About this blog

“His curiosity and undisguised interest in others seem to be the elementary precondition for an unprejudiced approach to social reality.” (Rolf Lindner, talking about 19th C American Journalist and Chicago School sociologist Robert Park).

This blog is the product of an over-educated, hyper-analytical imagination trapped in the body of a 40-something Finnish-Canadian. My passion is knowledge and my life has been the relentless collection of ideas and experiences.  Arrogant as it sounds, I like to live within the realm of the intellectual. I aspire to become a good one.

The trick is making intellectualism pay. A life of journalism was one means by which to stoke my passion while paying the bills. Teaching in higher education has been another.  Both led me to Robert Park and the American pragmatist tradition. It is there that I now pay my dues as a graduate student.

Some would read the above and classify me as yet another middle-class, white elite liberal snob. Perhaps there’s something to that. I still see myself as a product of working-class immigrant sensibilities. I knew a lot of intellectuals in that world, too. When it comes to knowledge, I prefer not to discriminate, but I like my ideas to be free and your biases transparent. What is, is. I won’t judge you unless I know you. And we can’t know each other based upon a few lines of text. This blog is a qualitative exercise, a chance to get “acquainted with”, as Park used to say. In other words, this is supposed to take awhile.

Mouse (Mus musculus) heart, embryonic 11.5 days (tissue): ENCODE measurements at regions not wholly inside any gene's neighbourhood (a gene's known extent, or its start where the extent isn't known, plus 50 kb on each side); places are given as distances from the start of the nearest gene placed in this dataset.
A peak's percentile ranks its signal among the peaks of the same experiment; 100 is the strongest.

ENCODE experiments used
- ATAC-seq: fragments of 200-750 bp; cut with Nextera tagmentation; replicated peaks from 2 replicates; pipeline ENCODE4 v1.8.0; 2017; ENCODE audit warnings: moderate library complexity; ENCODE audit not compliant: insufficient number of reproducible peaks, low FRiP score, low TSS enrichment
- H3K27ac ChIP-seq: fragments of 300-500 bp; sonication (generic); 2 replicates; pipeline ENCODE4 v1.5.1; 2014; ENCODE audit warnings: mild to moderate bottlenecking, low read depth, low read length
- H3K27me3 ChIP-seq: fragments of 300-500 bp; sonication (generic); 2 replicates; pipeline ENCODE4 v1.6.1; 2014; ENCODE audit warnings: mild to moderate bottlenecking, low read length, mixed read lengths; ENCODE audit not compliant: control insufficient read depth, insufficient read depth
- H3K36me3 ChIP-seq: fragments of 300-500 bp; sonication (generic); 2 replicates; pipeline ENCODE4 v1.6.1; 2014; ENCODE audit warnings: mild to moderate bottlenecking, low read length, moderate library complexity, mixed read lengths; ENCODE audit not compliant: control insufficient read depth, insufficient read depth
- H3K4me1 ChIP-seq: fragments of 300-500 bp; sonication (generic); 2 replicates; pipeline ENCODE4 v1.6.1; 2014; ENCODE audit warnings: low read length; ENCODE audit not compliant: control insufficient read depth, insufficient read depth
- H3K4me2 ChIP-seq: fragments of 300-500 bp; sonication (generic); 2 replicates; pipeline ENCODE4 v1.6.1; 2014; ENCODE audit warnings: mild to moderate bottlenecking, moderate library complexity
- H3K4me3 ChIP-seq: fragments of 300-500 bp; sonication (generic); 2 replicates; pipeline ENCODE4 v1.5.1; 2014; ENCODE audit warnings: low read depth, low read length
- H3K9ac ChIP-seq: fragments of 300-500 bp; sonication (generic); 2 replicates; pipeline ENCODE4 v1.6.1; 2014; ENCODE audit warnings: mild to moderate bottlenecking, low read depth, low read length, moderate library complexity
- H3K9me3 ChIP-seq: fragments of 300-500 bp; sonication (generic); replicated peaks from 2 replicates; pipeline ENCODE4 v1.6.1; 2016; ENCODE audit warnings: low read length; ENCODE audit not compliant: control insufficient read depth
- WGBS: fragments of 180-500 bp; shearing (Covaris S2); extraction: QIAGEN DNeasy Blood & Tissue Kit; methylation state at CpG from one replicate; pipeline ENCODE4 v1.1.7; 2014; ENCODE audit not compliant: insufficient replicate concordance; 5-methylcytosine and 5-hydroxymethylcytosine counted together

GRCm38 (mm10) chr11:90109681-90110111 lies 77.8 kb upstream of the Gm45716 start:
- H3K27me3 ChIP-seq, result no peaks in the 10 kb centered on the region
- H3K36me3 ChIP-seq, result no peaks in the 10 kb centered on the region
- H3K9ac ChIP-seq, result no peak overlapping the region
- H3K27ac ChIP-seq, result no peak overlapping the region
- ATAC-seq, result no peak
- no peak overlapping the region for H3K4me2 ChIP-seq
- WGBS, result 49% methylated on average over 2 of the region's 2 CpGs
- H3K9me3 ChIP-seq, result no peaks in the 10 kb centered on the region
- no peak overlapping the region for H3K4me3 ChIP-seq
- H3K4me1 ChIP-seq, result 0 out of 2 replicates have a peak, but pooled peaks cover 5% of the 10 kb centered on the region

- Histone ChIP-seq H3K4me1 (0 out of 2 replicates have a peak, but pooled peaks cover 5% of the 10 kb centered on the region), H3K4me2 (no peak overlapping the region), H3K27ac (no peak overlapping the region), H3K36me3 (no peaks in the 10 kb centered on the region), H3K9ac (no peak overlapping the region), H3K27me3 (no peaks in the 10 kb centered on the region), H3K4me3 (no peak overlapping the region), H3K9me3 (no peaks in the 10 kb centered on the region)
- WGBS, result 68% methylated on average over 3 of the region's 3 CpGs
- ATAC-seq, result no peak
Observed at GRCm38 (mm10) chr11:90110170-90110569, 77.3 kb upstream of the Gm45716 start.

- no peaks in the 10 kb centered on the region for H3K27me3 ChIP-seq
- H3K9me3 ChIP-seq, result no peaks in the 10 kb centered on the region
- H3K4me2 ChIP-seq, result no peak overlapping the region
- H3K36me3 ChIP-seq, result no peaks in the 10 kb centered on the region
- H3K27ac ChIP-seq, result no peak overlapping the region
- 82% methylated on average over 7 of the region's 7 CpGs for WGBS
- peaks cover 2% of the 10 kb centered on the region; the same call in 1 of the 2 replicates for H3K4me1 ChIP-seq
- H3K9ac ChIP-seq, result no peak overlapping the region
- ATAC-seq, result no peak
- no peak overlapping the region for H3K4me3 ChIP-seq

Why here and why now? Many others have written how both journalism and higher education have failed to meet the idealized sense of their place as social institutions. I came to both naively, always on a quest to continue my education. Looking back, I have always been attracted to spaces that are creative, conversational, deliberative. I love a space in which I can learn out loud with others.

Journalism and higher education are both great spaces for the curious. I’ve had some of my best memories working in each. Both worlds hold the potential to make the world our personal classroom. But they remain, in the end, jobs. Increasingly precarious, careers dedicated to the free circulation of ideas and experiences — cultures of teaching and learning that are secure and safe for those who seek to explore difficult and challenging ideas — are harder and harder to come by. In these days of globalization and neo-liberalism, there’s always some external master to serve that would love to keep you and your ideas in a box. There’s also less and less time for people in those worlds to think. As a result, what we all get to know (and get to talk about) grows narrower… and narrower.. and narrower.

The age of neo-liberalism is a tough one for the journalist or scholar to exist within, if they’re truly addicted to intellectualism. I feel real joy trying on ideas with someone who shares with me that thrill of raw potential for discovery. Whether on a story or in the hallway with a colleague from another department, conversations like that are what keep my fires stoked. Perhaps, in conversation, you find something new about the world. Perhaps you discover something new within yourself. Often, when you talk to someone whose world you know nothing about, you feel stupid. And if you’re doing it right, you actually are. Absolute stupidity — not the relative kind we’re used to thinking about — is the stop just prior to the Next Big Idea. You have to be willing to go where no one has gone before, and all that. And most of us can do that on the cheap through talk. Some can even make a living from it. But most, in this age of digital media, are pitching their own tent for yet another revival.

So, this blog. I can’t promise how often I’ll be here or how insightful my own lens might be. But I wanted a space to continue the many great conversations I’ve had with so many people about the issues I find interesting. Of course, this is my blog so it is a bit of a didactic start – a one-way conversation, at best.  But I hope the curious will find my tent and come in to sit a spell to see what flows through it. All are welcome.


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